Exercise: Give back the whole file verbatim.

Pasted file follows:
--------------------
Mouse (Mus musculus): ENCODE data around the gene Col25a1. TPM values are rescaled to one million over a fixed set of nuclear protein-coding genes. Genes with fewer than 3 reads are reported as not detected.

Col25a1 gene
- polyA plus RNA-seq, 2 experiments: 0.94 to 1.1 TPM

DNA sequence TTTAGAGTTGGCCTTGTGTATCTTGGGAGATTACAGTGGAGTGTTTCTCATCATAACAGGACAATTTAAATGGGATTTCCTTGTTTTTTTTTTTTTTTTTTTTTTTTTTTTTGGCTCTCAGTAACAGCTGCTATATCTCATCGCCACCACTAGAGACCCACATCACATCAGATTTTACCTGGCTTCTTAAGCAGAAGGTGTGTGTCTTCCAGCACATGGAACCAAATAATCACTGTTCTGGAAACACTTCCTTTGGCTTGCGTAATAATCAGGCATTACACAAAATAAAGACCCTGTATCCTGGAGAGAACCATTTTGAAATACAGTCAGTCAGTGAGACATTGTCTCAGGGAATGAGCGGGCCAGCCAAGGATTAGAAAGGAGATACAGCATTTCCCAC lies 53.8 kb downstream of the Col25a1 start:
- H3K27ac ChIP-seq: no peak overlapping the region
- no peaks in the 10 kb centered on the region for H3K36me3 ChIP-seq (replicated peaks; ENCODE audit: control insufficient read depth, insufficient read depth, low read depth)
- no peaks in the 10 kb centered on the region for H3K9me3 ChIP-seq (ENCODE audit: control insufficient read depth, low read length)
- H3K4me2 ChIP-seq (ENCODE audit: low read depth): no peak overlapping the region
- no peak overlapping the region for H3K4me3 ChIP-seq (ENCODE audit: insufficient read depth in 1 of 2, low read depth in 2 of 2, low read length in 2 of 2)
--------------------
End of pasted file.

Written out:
Mouse (Mus musculus): ENCODE data around the gene Col25a1. TPM values are rescaled to one million over a fixed set of nuclear protein-coding genes. Genes with fewer than 3 reads are reported as not detected.

Col25a1 gene
- polyA plus RNA-seq, 2 experiments: 0.94 to 1.1 TPM

DNA sequence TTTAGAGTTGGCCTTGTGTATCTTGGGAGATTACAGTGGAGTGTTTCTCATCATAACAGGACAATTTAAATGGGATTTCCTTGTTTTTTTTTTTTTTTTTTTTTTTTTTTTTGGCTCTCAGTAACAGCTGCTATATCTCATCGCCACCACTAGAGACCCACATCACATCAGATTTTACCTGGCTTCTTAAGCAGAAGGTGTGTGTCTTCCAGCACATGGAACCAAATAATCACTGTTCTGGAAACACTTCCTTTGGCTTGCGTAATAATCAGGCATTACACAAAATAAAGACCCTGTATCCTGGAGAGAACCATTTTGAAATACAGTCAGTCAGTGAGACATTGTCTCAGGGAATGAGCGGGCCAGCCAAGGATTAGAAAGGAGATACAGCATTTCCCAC lies 53.8 kb downstream of the Col25a1 start:
- H3K27ac ChIP-seq: no peak overlapping the region
- no peaks in the 10 kb centered on the region for H3K36me3 ChIP-seq (replicated peaks; ENCODE audit: control insufficient read depth, insufficient read depth, low read depth)
- no peaks in the 10 kb centered on the region for H3K9me3 ChIP-seq (ENCODE audit: control insufficient read depth, low read length)
- H3K4me2 ChIP-seq (ENCODE audit: low read depth): no peak overlapping the region
- no peak overlapping the region for H3K4me3 ChIP-seq (ENCODE audit: insufficient read depth in 1 of 2, low read depth in 2 of 2, low read length in 2 of 2)